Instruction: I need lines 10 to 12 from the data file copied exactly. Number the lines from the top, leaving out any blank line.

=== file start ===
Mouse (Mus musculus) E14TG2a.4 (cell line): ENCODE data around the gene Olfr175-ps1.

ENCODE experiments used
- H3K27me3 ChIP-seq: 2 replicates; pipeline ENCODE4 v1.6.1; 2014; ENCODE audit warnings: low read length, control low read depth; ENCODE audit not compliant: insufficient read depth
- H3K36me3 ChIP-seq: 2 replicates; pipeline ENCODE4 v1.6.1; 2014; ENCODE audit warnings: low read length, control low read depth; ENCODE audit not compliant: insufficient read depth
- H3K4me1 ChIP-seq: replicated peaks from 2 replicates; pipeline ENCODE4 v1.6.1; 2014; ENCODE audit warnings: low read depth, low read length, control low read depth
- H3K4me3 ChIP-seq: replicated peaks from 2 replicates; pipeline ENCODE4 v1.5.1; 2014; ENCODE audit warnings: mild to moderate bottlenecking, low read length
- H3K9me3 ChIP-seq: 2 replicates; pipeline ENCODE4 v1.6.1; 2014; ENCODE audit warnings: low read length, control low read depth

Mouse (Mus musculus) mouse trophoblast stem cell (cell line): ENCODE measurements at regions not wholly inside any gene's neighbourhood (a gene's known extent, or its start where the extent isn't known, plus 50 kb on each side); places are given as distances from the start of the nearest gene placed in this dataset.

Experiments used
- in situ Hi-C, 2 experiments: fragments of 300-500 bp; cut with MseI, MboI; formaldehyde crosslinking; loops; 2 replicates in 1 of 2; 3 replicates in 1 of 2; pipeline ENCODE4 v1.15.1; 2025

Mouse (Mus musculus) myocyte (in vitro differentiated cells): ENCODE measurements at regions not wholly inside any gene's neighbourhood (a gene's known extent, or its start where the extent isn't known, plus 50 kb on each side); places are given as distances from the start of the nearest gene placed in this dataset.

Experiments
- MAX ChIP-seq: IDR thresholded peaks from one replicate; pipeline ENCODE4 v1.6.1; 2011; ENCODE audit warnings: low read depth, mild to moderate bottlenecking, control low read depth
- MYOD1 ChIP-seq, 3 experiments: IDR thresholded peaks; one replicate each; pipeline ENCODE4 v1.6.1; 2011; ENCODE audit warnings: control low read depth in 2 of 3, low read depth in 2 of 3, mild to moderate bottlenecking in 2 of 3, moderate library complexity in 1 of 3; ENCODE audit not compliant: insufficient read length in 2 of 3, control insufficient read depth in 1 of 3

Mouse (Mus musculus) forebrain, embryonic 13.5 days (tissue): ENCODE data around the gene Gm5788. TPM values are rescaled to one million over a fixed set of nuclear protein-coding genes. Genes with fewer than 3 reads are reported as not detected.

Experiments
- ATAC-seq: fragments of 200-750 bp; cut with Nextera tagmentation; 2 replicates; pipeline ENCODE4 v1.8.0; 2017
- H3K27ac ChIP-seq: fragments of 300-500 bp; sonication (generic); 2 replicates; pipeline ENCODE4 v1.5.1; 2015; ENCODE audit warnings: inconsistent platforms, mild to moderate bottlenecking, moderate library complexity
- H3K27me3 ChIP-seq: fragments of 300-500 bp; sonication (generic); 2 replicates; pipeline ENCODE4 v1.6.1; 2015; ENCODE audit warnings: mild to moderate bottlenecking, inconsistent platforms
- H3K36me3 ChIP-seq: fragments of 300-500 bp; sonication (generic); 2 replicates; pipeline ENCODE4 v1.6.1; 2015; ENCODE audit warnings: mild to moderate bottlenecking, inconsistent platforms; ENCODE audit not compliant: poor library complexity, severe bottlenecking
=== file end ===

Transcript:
- in situ Hi-C, 2 experiments: fragments of 300-500 bp; cut with MseI, MboI; formaldehyde crosslinking; loops; 2 replicates in 1 of 2; 3 replicates in 1 of 2; pipeline ENCODE4 v1.15.1; 2025

Mouse (Mus musculus) myocyte (in vitro differentiated cells): ENCODE measurements at regions not wholly inside any gene's neighbourhood (a gene's known extent, or its start where the extent isn't known, plus 50 kb on each side); places are given as distances from the start of the nearest gene placed in this dataset.

Experiments